Discussion of the Tohoku earthquake, which so devastated a prime agricultural region on Japan’s Pacific coast and caused the dangerous destruction of a nuclear power plant, is broached because the company is often asked if they sell radioactive contaminated seeds. “Absolutely not,” it declares. “Fukushima agricultural products are quarantined,” and incoming Japanese cargo is closely inspected by U.S. authorities. Plus, many of their seeds, although traditional Japanese varieties, are grown here on the West Coast of the U.S.

Well, it is fascinating to delve into the stories and history both far and near, but my intention is to rave about the many treats that await gardeners who purchase seeds from this fine company. So matte kudasai, wait just a minute, and let me share a few of my Asian favorites, and commend to you the website where you can order your own catalog for further pursuit.

Dento yasai

Many of Kitazawa’s offerings are heirloom seeds, known as dento yasai, or traditional varieties of Japan. That fact caused me to seek and appreciate their guidance when I wrote my book Edible Heirlooms, and I continue to grow their varieties featured in that book:

  • Kalian, a tender Chinese kale, offers up mild flower buds and pale green leaves on succulent stalks.
  • Mizuna provides a feathery Medusa-head of spiky serrated leaves that pale almost to white at their base. The tangy green will spark up many a salad, but is only mildly hot, so it can be featured as a main ingredient in a simple salad if you prefer.
  • Pak Choi, also known as Chinese cabbage, comes in green- or white-stem types, and I’ve tried a half-dozen of them but prefer Tatsoi, which reliably produces a beautiful rosette of deep green, spoon-shaped leaves that are succulent and crunchy in a stir-fry.

    Miike Giant and Serifon

    Young leaves of Miike Giant broad-leaf mustard, left, and Serifon, a variety of Green-in-the-Snow mustard. These grow great in cool seasons, and are hardy through winter.

But how to choose my favorite mustard green?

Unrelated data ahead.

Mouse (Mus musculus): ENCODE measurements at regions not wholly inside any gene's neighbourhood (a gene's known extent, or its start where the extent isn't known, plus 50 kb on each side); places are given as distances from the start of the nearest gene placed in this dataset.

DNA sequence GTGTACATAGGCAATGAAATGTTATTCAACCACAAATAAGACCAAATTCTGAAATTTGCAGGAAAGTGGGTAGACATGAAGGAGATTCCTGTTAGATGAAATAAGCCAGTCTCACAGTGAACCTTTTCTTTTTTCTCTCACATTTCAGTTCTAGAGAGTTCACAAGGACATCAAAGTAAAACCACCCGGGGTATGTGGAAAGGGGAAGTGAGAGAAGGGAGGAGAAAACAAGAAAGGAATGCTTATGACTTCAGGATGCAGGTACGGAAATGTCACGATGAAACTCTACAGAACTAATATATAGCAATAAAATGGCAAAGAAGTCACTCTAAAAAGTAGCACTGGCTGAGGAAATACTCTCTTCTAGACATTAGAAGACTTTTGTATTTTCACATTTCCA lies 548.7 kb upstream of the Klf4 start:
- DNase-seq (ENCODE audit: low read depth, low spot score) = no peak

The catalog offering runs to three pages, with a rainbow of green, golden, red, scarlet and purple choices. I will share the recommendation of my friend and gardening mentor Carl Elliott: Green-in-the-Snow. A variety called Serifon offers large, serrated leaves that will fire up your tongue with a mustardy tingle. A handful will nicely spice up a dish of sautéed greens.

My favorite, though, has to be Miike Giant, a mild but pungent broad-leaf mustard with reddish veins and a red blush around the gentle leaf margins. I have yet to try this in pickling, which is its most common use in Japan, but I love it in salads.

I would be remiss if I didn’t mention Kitazawa’s “Chef Specialty Garden” collections. These are 12 combinations of their offerings that provide seven seed packets in a theme.

If you haven’t grown Asian vegetables before, try Asian Salad Garden or Japanese Heirloom Garden. Or try the Macrobiotic Garden, Thai Garden or Shabu Shabu Garden, where you will grow the foods used in a nabemono (hot pot) meal.

Well, I’ve done it again. With best intentions to power down through a half-inch of catalogs in the stack, I have instead just focused on one. But with its combination of history and specialization, I hope you’ll agree that it’s worth the pixels. Try it for yourself! Order a catalog, or download the PDF version, at www.kitazawaseed.com.